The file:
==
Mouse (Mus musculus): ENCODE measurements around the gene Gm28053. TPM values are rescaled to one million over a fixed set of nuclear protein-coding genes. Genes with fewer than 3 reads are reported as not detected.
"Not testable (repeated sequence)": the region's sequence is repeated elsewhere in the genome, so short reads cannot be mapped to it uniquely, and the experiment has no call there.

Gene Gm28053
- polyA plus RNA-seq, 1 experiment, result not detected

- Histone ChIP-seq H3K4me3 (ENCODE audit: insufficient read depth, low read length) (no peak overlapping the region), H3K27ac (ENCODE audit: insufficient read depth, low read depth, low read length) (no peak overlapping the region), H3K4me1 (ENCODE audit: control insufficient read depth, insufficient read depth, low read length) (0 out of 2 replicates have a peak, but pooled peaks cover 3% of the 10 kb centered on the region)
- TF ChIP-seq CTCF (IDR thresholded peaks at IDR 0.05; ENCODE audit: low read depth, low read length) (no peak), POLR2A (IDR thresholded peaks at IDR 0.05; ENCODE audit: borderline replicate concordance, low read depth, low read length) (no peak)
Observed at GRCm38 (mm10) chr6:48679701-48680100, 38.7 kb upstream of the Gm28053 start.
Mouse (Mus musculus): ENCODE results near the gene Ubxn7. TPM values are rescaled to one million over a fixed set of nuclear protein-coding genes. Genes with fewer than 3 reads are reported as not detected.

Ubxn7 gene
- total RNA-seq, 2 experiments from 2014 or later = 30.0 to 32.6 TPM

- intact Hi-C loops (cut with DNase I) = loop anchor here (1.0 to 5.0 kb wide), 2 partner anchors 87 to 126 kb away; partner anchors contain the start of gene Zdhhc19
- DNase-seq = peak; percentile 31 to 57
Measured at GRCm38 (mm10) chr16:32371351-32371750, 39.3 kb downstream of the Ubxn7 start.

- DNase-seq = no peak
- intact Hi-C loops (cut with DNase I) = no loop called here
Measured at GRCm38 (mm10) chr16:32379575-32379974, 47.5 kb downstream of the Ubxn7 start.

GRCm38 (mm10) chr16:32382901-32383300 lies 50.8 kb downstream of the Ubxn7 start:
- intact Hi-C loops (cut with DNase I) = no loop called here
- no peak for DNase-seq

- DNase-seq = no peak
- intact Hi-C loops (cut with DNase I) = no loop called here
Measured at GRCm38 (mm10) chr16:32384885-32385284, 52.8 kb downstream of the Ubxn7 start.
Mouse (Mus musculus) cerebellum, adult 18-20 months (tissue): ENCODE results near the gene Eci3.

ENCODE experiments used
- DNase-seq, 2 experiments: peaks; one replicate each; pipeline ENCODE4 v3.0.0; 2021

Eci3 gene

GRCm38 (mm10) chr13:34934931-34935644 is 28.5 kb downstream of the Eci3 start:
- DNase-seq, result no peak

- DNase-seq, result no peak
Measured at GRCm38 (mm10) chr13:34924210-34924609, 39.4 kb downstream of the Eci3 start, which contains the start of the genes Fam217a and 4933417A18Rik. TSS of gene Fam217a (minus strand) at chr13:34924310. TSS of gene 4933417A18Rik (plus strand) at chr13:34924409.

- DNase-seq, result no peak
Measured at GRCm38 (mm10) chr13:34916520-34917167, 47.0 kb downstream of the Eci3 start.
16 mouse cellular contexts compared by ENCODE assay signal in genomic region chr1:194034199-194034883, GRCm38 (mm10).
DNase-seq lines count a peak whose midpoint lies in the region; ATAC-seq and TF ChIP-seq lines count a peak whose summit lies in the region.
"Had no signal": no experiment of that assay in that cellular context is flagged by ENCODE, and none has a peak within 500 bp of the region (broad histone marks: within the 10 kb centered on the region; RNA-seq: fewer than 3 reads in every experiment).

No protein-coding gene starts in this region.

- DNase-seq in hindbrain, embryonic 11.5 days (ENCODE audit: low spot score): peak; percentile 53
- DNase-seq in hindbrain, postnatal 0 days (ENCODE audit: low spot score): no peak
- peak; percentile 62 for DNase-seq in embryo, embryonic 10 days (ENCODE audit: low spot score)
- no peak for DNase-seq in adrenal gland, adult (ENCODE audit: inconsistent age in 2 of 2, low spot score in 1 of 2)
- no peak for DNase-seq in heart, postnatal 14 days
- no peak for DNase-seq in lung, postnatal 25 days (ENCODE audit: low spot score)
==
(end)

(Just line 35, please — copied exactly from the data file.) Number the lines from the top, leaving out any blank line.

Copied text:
"Had no signal": no experiment of that assay in that cellular context is flagged by ENCODE, and none has a peak within 500 bp of the region (broad histone marks: within the 10 kb centered on the region; RNA-seq: fewer than 3 reads in every experiment).